Where’s Your Piece of Led Zeppelin History?

    September 24th, 1980 – a day that lives in infamy for many Led Zeppelin fans. It was a day when Chicago radio stations announced that concert tickets for four November Led Zeppelin shows would go on sale the following morning. As this was their first U.S. tour since 1977, fans jumped at the opportunity to see one of rock and roll’s greatest bands. But in order to see the shows, the concert tickets could only be purchased through a special order form that would be featured the next day in the Chicago Tribune.

    On the morning of the 25th, paper outlets were swarmed with fans eager for their chance to buy Led Zeppelin tickets. After all, these particular concert tickets were to be exclusively printed for this special concert series, and would surely become an important piece of Led Zeppelin memorabilia. However, an unexpected turn of events would extinguish the excitement that had surrounded the city. Fans soon got word that on the evening of September 24th Led Zeppelin drummer, John Bonham, suffered a sudden and tragic death. On the decision of remaining members Robert Plant, Jimmy Page and John Paul Jones, the concerts never happened, these historical pieces of Led Zeppelin memorabilia were never sold, and the Led Zeppelin era had come to its untimely end. The frenzy created by news of the Led Zeppelin tickets was gone as fast as it had come.


    Six years passed while the unused concert tickets sat in the now demolished Chicago Stadium, until Metro Pulse, Inc. acquired the entire quantity as music memorabilia. Today, the concert tickets are a vital piece of Led Zeppelin memorabilia. While their worth is well noted by music memorabilia experts, the real value comes from owning a true piece of rock and roll history.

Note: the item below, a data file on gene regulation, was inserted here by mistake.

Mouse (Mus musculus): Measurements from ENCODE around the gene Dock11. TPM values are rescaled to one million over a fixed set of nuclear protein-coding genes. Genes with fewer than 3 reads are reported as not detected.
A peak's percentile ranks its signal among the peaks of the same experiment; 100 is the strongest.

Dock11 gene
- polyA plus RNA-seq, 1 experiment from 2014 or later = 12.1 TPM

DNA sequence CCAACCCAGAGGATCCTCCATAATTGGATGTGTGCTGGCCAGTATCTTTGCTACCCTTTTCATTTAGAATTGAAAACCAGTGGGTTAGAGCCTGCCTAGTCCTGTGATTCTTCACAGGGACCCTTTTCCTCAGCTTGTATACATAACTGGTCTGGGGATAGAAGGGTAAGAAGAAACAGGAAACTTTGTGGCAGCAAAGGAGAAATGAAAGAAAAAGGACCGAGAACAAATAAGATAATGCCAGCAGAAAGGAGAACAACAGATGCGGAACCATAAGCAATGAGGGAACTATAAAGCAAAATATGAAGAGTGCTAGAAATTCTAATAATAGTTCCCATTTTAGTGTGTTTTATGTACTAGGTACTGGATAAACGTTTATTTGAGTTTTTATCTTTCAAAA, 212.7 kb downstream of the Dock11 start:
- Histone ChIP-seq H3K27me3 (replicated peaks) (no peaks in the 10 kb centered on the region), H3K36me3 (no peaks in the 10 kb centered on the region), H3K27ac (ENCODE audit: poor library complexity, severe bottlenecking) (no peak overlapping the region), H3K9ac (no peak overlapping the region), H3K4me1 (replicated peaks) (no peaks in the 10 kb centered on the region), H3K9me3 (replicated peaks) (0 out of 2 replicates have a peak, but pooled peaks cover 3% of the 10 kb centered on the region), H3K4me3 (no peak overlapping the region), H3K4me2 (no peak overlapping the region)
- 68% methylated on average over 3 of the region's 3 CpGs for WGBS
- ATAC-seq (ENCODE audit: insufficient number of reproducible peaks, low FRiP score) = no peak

Led Zeppelin 30th Anniversary Skyline 4 ticket Main Floor set Framed only $199 and Free Shipping

    Led Zeppelin 30th Anniversary Skyline 4 ticket Main Floor set Framed only $199 and Free Shipping

    With nearly 30 years gone by since that fateful day, the anticipation surrounding the sale of the Led Zeppelin memorabilia is finally over. The remaining collector tickets are now available to rock memorabilia fanatics everywhere. The Led Zeppelin tickets can be acquired through Metro Pulse, Inc. and are available in various collector tickets editions. An important part of any music memorabilia collection, these Led Zeppelin tickets are each issued with a certificate of authenticity, are hand-signed and numbered limited editions, and are guaranteed – ensuring the integrity of your rock memorabilia compilation. The concert tickets are rare items and are considered a tribute to the legend and long history of Led Zeppelin and its members: Robert Plant, Jimmy Page, John Bonham and John Paul Jones.

    An essential addition to any collection of Led Zeppelin memorabilia, these Led Zeppelin tickets are available right now. But as many people say, “History repeats itself.” Don’t let these tickets pass you by as quickly as they did for fans nearly three decades ago.